main character

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This book has an appealing simplicity as the main character tells her story with great emotion and honesty.
That is, there were eight total experimental scenarios (one for each type of main character), but participants scenarios were randomly assigned by main character.
The main character of Foer's book is nine-year-old Oskar Schell, the most recent initiate in a growing gang of wise, flamboyant, prepubescent boys running rampant in our popular culture.
They are also based, as Dowse slyly points out, around the notion of torturing the main character.
Our clients dress up like babies," the main character is told: "They play with rattles and baby toys.
pointing to a chair) or "Who is the main character of the novel?
The essential features of this persuasive appeal include a Quixote-like main character forced to make effective use of limited resources; powerful opposition in the form of a social system and its representatives; translating legal and cultural issues into moral conflicts; personalizing the moral issues that result in order to allow accessibility and clarity; the use or replacement of traditionally repressive familial melodramatic settings with community configurations and the recreation of public events; a nd, finally, a representation that simultaneously presents, critiques, and affirms the social systems that repress the main characters.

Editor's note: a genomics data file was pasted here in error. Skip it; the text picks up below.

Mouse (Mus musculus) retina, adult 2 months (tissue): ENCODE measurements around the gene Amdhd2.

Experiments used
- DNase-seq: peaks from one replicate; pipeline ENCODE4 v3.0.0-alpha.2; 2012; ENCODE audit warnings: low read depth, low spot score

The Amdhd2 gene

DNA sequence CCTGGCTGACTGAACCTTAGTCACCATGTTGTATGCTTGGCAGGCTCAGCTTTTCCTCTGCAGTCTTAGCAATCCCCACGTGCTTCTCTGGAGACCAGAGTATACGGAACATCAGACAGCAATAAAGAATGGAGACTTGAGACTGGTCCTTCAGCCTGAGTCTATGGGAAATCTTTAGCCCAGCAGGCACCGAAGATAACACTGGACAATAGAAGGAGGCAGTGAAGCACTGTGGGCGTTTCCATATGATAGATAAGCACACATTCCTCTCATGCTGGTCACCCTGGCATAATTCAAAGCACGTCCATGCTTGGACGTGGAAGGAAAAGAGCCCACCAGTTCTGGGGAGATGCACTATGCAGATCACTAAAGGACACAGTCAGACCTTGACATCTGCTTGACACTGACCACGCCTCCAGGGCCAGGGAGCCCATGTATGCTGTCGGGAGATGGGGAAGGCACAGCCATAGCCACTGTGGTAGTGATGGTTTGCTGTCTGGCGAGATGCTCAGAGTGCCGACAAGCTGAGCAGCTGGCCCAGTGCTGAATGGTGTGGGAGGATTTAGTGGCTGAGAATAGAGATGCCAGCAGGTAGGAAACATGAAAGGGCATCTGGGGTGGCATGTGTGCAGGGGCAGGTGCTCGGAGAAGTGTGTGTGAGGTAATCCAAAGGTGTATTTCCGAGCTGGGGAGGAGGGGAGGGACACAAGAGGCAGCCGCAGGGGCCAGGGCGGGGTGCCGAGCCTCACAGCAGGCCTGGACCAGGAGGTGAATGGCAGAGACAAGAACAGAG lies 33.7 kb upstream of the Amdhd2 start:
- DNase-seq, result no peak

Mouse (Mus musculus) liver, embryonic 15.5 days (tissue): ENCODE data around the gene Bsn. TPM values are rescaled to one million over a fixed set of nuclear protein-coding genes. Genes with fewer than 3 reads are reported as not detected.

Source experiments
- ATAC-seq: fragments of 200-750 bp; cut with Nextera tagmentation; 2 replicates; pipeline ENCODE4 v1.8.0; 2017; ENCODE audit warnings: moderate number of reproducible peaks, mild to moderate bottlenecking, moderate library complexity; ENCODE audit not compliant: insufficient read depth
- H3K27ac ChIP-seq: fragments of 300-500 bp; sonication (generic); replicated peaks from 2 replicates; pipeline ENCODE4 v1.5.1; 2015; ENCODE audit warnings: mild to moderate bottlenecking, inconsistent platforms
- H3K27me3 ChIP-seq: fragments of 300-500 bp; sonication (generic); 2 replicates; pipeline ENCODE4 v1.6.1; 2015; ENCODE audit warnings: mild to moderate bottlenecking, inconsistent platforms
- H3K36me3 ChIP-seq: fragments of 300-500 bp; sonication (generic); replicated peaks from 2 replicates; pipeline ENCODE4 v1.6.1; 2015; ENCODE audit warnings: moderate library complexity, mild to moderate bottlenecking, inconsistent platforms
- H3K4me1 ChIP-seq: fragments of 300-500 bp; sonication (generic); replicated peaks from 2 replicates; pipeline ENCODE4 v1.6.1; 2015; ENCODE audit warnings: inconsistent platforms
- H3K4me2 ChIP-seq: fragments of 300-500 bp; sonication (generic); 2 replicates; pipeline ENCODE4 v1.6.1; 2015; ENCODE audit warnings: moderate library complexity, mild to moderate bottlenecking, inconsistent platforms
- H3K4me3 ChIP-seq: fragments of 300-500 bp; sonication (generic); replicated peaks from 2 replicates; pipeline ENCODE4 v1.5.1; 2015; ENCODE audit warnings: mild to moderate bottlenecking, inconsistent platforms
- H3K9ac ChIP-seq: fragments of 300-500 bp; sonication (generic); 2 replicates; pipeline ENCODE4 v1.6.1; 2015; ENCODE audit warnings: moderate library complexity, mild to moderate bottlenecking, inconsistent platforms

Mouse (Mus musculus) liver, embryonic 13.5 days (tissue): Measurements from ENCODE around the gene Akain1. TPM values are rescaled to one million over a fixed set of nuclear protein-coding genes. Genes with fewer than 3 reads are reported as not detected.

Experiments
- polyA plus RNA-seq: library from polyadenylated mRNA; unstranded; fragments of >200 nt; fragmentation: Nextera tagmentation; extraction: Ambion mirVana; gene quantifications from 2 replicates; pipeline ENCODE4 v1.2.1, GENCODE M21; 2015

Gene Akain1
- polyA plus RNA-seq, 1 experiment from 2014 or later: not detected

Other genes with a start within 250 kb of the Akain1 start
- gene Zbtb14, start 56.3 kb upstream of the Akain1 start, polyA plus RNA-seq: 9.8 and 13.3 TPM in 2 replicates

In La reprise his main character is an operative in post-World War II Berlin attempting to preempt a murder, but prohibited from his mission by numerous factors, including drug-induced faulty memory.
Considered as the world's first novel, The Tale of Genji, written by Lady Murasaki Shikibu, is a chronicle of court life on love, glory and decline of the handsome main character Hikaru Genji.
The novel's main character is Harlan Jane Eagleton, an African American woman from New Orleans, an autodidact, and a faith healer.
She has crafted her main character as a prism through which the lives of more than a dozen characters from rural Guadeloupe are, briefly but sharply, reflected.
This storyline could be seen as Rear Window but instead of a recuperating neighbour, the main character is a commuter watching from a train window.